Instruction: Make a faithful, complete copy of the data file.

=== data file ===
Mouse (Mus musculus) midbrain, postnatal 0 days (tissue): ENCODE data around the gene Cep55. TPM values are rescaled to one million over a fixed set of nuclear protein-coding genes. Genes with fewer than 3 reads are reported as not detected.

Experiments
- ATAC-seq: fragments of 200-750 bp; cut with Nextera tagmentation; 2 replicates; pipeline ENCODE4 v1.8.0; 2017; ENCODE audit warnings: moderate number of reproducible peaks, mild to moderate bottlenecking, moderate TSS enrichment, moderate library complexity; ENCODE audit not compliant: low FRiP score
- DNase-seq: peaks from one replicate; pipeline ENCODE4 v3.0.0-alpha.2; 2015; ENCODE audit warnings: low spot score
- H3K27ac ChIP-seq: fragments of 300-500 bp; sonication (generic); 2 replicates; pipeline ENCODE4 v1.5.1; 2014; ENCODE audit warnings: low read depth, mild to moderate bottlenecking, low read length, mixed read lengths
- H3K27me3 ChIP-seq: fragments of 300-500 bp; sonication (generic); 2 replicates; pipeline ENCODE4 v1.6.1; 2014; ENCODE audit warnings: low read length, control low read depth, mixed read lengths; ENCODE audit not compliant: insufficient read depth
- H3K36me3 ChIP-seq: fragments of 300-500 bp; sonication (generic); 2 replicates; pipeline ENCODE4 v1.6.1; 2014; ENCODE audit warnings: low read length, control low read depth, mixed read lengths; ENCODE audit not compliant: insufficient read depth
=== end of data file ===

Mouse (Mus musculus) midbrain, postnatal 0 days (tissue): ENCODE data around the gene Cep55. TPM values are rescaled to one million over a fixed set of nuclear protein-coding genes. Genes with fewer than 3 reads are reported as not detected.

Experiments
- ATAC-seq: fragments of 200-750 bp; cut with Nextera tagmentation; 2 replicates; pipeline ENCODE4 v1.8.0; 2017; ENCODE audit warnings: moderate number of reproducible peaks, mild to moderate bottlenecking, moderate TSS enrichment, moderate library complexity; ENCODE audit not compliant: low FRiP score
- DNase-seq: peaks from one replicate; pipeline ENCODE4 v3.0.0-alpha.2; 2015; ENCODE audit warnings: low spot score
- H3K27ac ChIP-seq: fragments of 300-500 bp; sonication (generic); 2 replicates; pipeline ENCODE4 v1.5.1; 2014; ENCODE audit warnings: low read depth, mild to moderate bottlenecking, low read length, mixed read lengths
- H3K27me3 ChIP-seq: fragments of 300-500 bp; sonication (generic); 2 replicates; pipeline ENCODE4 v1.6.1; 2014; ENCODE audit warnings: low read length, control low read depth, mixed read lengths; ENCODE audit not compliant: insufficient read depth
- H3K36me3 ChIP-seq: fragments of 300-500 bp; sonication (generic); 2 replicates; pipeline ENCODE4 v1.6.1; 2014; ENCODE audit warnings: low read length, control low read depth, mixed read lengths; ENCODE audit not compliant: insufficient read depth